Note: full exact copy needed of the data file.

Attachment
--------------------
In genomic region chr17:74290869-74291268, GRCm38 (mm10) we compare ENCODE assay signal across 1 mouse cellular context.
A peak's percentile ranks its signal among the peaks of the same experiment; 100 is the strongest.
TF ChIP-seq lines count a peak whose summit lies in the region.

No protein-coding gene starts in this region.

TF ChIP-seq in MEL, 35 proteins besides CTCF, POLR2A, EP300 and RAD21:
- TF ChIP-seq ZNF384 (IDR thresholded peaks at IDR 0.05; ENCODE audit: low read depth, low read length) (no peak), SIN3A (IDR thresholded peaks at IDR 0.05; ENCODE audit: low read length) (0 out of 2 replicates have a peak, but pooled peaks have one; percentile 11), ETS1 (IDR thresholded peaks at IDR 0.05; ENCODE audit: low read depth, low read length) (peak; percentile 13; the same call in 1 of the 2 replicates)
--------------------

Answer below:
In genomic region chr17:74290869-74291268, GRCm38 (mm10) we compare ENCODE assay signal across 1 mouse cellular context.
A peak's percentile ranks its signal among the peaks of the same experiment; 100 is the strongest.
TF ChIP-seq lines count a peak whose summit lies in the region.

No protein-coding gene starts in this region.

TF ChIP-seq in MEL, 35 proteins besides CTCF, POLR2A, EP300 and RAD21:
- TF ChIP-seq ZNF384 (IDR thresholded peaks at IDR 0.05; ENCODE audit: low read depth, low read length) (no peak), SIN3A (IDR thresholded peaks at IDR 0.05; ENCODE audit: low read length) (0 out of 2 replicates have a peak, but pooled peaks have one; percentile 11), ETS1 (IDR thresholded peaks at IDR 0.05; ENCODE audit: low read depth, low read length) (peak; percentile 13; the same call in 1 of the 2 replicates)